Most searches start online – there are, for instance, more than 3,000 advertised on ybw.com/boats-for-sale. Other popular sites include Yachtworld.com, which includes the listings of most UK brokers, as well as boats.com, apolloduck.com and theyachtmarket.com. Owners’ association websites are also worth checking.
However, a surprising number of boats are not marketed in an active way. Therefore an old-fashioned physical search, visiting brokers, boatyards and clubs in the area in which you plan to keep your new boat can yield results.
It’s easy to lose a lot of time travelling to see boats that aren’t as they are described. Given that a lot of boats advertised have been on the market for a long time it’s worth asking a few questions in advance. How long ago were the photographs taken? Are any more recent ones available? When was the boat last regularly used?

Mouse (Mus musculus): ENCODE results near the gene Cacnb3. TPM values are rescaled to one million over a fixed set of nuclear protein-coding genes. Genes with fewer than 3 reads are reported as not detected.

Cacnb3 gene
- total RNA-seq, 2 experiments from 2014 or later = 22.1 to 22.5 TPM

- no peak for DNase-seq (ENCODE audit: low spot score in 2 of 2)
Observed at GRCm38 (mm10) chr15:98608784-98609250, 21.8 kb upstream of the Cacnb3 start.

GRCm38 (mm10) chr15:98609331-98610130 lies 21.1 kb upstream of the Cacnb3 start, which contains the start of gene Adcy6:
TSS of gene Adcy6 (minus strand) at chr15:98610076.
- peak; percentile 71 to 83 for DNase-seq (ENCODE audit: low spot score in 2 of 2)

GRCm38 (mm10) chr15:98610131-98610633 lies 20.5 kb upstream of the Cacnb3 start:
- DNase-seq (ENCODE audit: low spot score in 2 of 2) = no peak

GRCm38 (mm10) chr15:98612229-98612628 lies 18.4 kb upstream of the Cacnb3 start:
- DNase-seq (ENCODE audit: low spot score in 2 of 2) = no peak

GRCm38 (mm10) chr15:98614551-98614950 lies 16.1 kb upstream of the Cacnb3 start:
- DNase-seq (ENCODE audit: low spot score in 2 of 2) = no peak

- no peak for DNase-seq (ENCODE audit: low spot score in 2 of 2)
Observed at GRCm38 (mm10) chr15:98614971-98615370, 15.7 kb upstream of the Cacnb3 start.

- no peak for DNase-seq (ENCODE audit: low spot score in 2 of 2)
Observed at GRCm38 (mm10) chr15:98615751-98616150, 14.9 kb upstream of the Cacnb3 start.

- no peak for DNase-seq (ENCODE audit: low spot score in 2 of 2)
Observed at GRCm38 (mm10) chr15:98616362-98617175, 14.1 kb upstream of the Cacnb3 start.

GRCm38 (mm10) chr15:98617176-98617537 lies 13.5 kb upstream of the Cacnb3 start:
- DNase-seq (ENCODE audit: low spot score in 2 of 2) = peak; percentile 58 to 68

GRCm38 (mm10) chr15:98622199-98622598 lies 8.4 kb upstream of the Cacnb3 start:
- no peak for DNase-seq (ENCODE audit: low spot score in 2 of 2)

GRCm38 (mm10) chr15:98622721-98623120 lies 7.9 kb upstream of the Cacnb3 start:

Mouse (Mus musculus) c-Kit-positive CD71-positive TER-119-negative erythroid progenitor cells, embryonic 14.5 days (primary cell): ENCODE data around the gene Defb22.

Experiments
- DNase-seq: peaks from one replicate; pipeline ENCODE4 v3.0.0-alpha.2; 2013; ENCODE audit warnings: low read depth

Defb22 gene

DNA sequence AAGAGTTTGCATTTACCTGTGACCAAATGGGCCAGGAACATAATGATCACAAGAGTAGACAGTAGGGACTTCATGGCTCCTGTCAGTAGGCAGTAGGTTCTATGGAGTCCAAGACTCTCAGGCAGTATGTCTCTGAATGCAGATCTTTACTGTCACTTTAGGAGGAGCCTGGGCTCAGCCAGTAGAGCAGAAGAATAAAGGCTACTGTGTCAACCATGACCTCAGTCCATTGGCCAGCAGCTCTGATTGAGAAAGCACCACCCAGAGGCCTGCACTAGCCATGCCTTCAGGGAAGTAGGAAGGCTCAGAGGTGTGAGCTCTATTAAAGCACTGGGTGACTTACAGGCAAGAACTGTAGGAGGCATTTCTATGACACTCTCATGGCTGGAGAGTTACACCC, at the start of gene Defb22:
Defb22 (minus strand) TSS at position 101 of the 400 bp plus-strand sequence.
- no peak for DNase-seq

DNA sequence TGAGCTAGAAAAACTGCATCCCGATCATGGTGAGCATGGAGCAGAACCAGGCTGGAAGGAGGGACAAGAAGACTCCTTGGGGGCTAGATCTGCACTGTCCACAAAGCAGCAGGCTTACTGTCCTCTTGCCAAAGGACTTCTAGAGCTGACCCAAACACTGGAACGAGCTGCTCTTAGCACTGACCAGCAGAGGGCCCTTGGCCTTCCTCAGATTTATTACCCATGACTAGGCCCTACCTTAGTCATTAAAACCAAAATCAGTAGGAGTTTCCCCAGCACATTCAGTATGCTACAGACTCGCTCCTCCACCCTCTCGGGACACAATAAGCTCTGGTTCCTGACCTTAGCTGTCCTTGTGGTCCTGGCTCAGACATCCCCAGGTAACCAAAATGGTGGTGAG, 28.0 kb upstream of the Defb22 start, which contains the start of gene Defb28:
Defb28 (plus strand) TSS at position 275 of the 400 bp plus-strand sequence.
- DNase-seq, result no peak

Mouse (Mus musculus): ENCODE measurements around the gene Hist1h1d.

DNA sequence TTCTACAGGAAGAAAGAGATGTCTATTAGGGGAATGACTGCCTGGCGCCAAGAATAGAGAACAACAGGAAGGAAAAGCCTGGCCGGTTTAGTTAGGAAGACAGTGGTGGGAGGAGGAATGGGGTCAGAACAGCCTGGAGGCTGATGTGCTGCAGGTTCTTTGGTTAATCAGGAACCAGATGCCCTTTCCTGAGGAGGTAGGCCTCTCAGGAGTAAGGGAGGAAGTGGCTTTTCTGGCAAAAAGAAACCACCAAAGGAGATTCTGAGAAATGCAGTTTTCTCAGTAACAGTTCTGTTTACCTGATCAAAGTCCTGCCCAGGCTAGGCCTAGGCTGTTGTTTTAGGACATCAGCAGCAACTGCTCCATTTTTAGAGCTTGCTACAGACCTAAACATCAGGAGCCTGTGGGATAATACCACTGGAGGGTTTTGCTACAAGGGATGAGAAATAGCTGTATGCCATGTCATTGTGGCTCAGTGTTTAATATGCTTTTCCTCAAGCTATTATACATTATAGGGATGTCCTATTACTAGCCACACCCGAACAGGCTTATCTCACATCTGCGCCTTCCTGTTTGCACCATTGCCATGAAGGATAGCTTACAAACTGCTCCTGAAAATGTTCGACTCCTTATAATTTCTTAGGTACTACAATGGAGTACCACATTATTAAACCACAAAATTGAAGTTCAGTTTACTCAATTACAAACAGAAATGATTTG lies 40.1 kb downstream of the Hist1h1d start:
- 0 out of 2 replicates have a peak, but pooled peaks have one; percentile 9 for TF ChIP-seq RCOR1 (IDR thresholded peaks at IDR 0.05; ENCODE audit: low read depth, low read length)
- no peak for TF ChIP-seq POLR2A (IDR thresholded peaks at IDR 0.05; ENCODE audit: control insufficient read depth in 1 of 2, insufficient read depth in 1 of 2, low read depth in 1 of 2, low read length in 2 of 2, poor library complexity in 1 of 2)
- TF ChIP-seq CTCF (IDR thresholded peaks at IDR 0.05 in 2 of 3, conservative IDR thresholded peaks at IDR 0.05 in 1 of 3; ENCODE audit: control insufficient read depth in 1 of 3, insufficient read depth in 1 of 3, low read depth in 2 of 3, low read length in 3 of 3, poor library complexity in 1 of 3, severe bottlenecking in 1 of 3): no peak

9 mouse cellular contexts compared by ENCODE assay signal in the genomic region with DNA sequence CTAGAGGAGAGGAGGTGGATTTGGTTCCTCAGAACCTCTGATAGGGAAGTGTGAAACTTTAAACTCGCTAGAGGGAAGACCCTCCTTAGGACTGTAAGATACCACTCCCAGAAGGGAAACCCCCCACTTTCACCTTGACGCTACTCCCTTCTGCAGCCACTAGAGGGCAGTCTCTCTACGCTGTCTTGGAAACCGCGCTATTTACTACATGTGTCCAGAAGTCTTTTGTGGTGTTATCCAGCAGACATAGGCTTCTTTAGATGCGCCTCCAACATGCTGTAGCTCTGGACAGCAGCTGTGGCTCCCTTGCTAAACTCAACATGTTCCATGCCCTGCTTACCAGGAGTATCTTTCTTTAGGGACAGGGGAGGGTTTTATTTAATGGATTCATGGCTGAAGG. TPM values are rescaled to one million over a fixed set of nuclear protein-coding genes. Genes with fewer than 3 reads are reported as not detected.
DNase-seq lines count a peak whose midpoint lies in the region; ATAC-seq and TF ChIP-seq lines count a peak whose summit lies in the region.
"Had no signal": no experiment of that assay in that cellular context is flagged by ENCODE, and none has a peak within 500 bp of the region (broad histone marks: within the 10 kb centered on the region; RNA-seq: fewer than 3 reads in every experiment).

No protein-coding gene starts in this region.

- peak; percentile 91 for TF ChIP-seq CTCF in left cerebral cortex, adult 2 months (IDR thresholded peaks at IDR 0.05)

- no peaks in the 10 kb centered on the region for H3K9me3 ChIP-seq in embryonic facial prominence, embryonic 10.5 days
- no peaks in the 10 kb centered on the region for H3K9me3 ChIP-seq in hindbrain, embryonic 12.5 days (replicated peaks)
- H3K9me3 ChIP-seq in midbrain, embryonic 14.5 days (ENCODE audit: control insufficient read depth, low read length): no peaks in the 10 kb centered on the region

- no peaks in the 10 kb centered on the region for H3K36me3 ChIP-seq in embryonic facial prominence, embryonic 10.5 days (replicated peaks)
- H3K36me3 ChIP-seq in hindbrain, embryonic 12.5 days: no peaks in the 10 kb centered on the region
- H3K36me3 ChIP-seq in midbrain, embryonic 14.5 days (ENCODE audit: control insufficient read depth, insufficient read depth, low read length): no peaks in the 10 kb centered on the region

If the boat is being sold via a broker, when was the last time they saw the boat? Some brokers are very proactive in this respect; but frustratingly others list boats they have never seen and have no real idea of their condition.
It’s also worth asking when the last survey took place. Any such report should be treated with caution, but it can be a good starting point. Maintenance history is useful, even though many owners are guilty of not recording everything that has been done to their boats. Even so, they should be able to tell you when the engine was last serviced and the date of any replacement engine or significant overhaul.